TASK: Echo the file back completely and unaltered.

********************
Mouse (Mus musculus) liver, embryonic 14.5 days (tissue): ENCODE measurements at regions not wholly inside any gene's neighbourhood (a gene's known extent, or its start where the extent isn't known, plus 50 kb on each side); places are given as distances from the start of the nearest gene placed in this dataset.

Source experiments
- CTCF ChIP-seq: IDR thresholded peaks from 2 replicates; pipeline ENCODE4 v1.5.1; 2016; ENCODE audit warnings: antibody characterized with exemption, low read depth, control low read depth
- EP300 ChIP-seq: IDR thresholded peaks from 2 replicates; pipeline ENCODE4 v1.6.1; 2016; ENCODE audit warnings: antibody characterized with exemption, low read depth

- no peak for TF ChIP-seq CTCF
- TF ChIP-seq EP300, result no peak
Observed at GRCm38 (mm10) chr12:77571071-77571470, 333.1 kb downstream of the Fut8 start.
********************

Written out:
Mouse (Mus musculus) liver, embryonic 14.5 days (tissue): ENCODE measurements at regions not wholly inside any gene's neighbourhood (a gene's known extent, or its start where the extent isn't known, plus 50 kb on each side); places are given as distances from the start of the nearest gene placed in this dataset.

Source experiments
- CTCF ChIP-seq: IDR thresholded peaks from 2 replicates; pipeline ENCODE4 v1.5.1; 2016; ENCODE audit warnings: antibody characterized with exemption, low read depth, control low read depth
- EP300 ChIP-seq: IDR thresholded peaks from 2 replicates; pipeline ENCODE4 v1.6.1; 2016; ENCODE audit warnings: antibody characterized with exemption, low read depth

- no peak for TF ChIP-seq CTCF
- TF ChIP-seq EP300, result no peak
Observed at GRCm38 (mm10) chr12:77571071-77571470, 333.1 kb downstream of the Fut8 start.